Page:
- Investors should avoid US stocks for the next six months, according to JPMorgan’s top strategist.
- “Things have to get worse before they can get better,” Marko Kolanovic said Tuesday.
- The strategist expects the S&P 500 to fall 10% – or even more – in the first half of this year.
Investors should stay away from US stocks for the next six months, as the threat of a recession and the Federal Reserve’s rate hikes are still likely to weigh on equities, according to JPMorgan’s top strategist.
Marko Kolanovic said Tuesday he is now “outright negative” on the S&P 500 – and he expects the index to fall 10% or more until it’s reached its bottom for the year, despite its recent rally.
“Fundamentals are deteriorating and the market has been moving up,” the Institutional Investor hall-of-famer told CNBC’s “Fast Money”. “So that has to clash at some point.”
“Things have to get worse before they can get better,” he added.
The major US benchmark stock indices have shaken off last year’s slump to trade higher at the start of 2023, with the S&P 500 up 4.6% and the Nasdaq Composite climbing 8.3% year-to-date.
But Kolanovic thinks investors are overly bullish and are failing to price in the impact that a recession will have on listed companies’ earnings.
“People start believing in narratives that things will be better,” he said. “We have China, which gives a little bit of sentiment, the dollar is weaker. So I think that created this narrative that the worst is behind us and that recession is over or that recession somehow magically happened last year and we’re about to grow – we don’t agree.”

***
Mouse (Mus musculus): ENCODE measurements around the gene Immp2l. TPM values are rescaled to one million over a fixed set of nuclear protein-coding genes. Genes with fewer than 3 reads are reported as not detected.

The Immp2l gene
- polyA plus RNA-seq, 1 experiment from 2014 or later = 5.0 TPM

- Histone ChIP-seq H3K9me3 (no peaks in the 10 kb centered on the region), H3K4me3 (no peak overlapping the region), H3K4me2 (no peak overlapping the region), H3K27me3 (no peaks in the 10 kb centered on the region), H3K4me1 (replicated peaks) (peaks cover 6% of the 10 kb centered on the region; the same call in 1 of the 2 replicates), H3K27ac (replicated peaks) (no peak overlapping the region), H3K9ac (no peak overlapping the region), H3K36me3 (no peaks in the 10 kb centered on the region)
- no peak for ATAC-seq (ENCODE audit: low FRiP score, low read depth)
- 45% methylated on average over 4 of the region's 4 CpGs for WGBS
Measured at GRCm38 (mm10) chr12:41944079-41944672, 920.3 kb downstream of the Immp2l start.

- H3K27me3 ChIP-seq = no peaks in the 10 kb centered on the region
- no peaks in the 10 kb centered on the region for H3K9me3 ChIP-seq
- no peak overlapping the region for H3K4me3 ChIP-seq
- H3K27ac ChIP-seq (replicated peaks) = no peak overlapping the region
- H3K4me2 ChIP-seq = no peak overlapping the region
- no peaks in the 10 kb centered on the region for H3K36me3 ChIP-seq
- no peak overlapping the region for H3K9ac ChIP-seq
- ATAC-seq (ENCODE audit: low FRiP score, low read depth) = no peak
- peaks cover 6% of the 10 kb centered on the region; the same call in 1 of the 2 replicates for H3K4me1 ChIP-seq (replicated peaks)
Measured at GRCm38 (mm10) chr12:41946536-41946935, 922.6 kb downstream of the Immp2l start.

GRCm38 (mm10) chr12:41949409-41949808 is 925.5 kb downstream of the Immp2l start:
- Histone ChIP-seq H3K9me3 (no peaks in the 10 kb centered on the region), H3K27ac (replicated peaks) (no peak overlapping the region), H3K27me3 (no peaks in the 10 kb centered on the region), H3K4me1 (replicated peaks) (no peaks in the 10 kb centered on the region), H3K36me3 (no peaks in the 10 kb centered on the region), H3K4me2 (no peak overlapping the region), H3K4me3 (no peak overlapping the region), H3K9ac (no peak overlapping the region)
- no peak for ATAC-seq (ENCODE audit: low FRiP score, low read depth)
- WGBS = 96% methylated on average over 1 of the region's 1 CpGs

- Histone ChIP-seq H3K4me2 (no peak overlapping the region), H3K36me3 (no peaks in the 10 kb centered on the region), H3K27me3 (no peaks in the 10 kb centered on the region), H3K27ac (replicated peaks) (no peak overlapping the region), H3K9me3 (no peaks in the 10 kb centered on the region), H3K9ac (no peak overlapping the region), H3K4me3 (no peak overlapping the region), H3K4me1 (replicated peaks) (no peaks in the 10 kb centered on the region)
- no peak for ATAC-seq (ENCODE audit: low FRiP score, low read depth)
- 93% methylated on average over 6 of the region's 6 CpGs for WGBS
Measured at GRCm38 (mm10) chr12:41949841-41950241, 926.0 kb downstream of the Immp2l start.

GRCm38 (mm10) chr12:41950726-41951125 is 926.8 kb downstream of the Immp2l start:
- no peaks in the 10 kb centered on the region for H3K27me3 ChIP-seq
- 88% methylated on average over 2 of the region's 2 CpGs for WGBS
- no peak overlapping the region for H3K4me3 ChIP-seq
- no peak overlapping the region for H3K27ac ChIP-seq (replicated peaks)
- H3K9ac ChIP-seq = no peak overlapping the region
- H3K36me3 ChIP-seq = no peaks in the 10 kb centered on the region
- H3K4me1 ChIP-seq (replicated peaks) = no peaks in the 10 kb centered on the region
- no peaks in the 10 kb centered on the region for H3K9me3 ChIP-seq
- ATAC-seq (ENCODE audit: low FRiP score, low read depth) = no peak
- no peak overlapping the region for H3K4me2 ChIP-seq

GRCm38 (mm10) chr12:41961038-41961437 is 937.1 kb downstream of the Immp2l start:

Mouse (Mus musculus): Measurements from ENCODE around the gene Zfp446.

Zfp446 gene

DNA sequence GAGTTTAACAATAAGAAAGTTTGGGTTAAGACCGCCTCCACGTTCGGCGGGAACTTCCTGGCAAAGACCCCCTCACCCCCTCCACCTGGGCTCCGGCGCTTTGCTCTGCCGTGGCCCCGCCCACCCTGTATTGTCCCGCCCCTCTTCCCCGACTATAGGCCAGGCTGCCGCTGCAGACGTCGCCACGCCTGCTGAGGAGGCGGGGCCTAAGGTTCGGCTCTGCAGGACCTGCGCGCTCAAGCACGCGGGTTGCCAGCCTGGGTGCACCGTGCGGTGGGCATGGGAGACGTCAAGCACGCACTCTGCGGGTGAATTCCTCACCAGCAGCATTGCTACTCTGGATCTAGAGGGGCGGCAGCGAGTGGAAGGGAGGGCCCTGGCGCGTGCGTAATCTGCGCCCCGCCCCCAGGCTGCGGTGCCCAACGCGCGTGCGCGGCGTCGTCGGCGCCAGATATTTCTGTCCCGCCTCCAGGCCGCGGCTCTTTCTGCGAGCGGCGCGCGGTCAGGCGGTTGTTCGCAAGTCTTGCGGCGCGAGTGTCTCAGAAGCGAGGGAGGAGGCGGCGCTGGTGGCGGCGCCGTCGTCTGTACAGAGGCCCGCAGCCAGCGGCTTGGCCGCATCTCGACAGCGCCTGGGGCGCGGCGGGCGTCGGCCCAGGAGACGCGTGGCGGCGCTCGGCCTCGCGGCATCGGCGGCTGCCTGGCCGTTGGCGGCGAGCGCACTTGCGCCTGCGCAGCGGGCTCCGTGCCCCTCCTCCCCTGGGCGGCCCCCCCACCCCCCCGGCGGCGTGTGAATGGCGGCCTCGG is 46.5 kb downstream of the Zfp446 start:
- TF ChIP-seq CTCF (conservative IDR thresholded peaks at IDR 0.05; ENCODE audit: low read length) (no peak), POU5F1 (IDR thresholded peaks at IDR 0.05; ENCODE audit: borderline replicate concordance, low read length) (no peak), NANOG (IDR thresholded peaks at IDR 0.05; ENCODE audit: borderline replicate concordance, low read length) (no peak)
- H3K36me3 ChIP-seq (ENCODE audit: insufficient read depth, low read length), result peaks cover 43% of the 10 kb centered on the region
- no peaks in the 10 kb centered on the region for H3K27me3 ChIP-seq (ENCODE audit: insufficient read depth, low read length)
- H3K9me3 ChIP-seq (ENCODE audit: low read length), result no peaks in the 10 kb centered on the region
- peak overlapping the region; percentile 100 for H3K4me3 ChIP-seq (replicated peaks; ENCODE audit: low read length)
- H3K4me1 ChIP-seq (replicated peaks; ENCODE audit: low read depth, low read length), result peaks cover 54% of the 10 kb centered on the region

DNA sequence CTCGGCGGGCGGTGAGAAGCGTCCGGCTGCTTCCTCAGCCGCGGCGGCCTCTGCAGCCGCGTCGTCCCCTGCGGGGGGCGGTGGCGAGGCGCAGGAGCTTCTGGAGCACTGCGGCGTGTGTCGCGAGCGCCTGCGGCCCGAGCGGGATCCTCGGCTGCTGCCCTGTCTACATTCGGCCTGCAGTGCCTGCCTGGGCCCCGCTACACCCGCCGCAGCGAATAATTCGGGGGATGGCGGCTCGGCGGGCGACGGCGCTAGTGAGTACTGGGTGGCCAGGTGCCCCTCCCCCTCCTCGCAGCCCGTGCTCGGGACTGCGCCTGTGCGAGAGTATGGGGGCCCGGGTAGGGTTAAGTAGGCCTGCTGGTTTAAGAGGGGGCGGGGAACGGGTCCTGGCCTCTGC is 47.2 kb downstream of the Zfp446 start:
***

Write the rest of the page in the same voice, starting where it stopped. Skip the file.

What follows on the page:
“We do think that we will have a recession,” he added. “The question is if it’s mild or less mild, both here in the US and in Europe.”
The only thing that’ll save stocks is a Fed pivot away from its aggressive campaign of outsized interest hikes, and investors shouldn’t hold their breath for that, according to Kolanovic.
The US central bank raised interest rates from near-zero to around 4.5% last year in a bid to tame soaring inflation, and key policymakers have signaled it’ll hike and hold rates for the rest of 2023.
Rising rates tend to weigh on stocks because a higher cost of borrowing eats away at their future cash flows, which make up a key part of their valuations.
Kolanovic told CNBC that he expects the S&P 500 to drop at least 10% from its current level, and not to rally until the Fed starts cutting interest rates. The benchmark index traded at 4,017 points at Friday’s closing bell.
“At some point, [the Fed will] backstop it,” he said. “So, the big question is where.”
“Is it at 3,600? 3,400? 3,200?” Kolanovic added. “We don’t have a very strong conviction – but we do think lower is the direction.”
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